Of course, not all change initiatives are related to learning, so perhaps we are off the hook to some degree? More data from the global consulting company, McKinsey, closes off that option. They surveyed 300 senior executives at global companies and found that “few surveyed executives felt that their companies were good at transferring lessons learned in one emerging market to another.” In other words, even when learning worked well in the location of their headquarters, it most often did not achieve its objectives in other regions of the globe.

Perhaps even more disturbing, according to the researchers at McKinsey, “Barely half the executives at the 17 global companies we studied in depth thought they were effective at tailoring recruiting, retention, training, and development processes for different geographies.”

McKinsey Research

The summary of the state of learning in global companies is that it is highly valued, seen as critical to organizational success, has the attention of the C-Suite, and is receiving increased budget but, in many instances, is not delivering. This does not mean global learning efforts never have any impact. It does mean that there is a great deal of room for improvement.

The Challenges

Developing learning and training in a global company is one of the most difficult challenges for learning professionals. The causes are not difficult to understand. Anyone who is responsible for working in multiple languages knows that translation quality and accuracy require a robust process, experienced translators and an array of the right tools for the job. However, bringing learning to a global audience requires more than translation.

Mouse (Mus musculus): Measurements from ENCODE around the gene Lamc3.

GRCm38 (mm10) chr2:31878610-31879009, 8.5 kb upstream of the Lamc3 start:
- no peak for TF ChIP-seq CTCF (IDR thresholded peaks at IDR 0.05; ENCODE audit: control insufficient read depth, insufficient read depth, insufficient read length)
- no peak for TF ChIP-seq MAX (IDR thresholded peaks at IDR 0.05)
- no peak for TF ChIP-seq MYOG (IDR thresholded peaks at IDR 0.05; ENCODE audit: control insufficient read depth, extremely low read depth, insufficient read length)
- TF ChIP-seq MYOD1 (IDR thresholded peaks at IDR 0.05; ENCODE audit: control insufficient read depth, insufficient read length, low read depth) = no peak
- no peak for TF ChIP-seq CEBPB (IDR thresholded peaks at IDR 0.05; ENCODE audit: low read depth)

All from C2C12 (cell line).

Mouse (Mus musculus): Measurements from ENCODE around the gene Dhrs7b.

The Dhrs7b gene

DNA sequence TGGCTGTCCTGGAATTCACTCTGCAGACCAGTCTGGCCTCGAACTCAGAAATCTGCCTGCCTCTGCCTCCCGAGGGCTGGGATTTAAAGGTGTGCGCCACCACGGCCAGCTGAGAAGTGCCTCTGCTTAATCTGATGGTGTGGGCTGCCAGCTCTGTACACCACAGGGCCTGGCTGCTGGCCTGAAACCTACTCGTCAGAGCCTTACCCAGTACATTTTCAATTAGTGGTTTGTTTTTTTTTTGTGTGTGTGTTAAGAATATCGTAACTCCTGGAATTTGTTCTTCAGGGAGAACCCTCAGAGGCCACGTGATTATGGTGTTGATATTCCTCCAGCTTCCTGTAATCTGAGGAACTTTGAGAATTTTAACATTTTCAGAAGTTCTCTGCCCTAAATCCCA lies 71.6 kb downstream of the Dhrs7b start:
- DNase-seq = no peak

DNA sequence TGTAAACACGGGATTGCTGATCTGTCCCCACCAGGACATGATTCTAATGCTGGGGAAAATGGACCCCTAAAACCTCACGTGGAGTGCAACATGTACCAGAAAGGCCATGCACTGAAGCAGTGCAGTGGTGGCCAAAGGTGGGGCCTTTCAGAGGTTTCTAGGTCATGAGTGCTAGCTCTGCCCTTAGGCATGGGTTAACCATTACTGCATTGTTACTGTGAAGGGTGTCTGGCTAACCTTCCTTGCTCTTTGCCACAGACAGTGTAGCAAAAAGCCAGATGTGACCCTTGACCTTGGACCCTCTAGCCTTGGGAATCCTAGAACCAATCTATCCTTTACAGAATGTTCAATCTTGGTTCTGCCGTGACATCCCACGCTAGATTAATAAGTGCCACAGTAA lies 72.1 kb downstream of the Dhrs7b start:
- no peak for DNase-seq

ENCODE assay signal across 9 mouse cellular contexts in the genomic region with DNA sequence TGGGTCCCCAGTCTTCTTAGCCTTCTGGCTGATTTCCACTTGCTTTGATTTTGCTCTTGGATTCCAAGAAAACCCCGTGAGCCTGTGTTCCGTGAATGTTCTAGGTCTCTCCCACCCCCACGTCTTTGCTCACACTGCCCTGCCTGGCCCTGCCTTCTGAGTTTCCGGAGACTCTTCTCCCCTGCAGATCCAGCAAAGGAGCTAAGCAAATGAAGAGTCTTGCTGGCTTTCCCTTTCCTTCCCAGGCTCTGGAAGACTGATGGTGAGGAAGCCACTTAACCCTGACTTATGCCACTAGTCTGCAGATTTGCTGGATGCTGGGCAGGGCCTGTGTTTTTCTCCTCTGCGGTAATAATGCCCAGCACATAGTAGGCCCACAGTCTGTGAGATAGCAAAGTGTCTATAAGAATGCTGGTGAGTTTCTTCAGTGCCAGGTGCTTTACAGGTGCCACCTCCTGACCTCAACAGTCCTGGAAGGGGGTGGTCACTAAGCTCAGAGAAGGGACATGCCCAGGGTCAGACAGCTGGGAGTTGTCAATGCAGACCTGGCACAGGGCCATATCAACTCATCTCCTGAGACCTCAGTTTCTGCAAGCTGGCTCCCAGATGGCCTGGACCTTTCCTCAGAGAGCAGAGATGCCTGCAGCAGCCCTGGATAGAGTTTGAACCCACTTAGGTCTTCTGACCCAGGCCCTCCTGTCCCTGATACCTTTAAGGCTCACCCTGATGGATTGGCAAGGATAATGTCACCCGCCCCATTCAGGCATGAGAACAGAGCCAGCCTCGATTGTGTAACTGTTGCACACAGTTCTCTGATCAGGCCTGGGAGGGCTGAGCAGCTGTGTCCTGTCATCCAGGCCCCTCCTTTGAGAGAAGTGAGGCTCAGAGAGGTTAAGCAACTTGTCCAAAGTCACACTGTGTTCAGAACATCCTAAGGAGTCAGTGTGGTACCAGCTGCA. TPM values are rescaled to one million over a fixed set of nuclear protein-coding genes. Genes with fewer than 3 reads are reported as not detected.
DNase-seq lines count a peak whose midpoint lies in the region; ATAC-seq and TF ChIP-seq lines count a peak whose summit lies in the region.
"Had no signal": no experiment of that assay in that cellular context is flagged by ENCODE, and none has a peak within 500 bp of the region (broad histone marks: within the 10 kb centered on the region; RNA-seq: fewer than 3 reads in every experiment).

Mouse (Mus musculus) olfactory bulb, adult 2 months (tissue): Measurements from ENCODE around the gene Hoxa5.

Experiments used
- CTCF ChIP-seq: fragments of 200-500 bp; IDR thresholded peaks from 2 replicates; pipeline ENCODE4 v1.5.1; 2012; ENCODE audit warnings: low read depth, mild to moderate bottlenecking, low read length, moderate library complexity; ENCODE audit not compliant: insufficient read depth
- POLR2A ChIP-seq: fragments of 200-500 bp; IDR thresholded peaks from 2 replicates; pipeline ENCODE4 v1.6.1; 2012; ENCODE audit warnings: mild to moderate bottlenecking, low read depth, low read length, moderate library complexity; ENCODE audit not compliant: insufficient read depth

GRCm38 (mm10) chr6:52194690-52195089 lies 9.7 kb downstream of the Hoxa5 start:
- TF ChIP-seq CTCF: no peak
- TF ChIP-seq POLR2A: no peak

Even when a learning experience is translated accurately from one language to another, it does not mean that the learners who received it will understand or connect with it. Cultural differences are significant between regions of the world. Idioms, slang, colloquialisms and even humor will likely cause learner confusion or worse. Graphic sizing, voice-over choices, colors, and samples may require adjustments depending on the culture. What emotionally connects in one culture may cause offense in another and often does.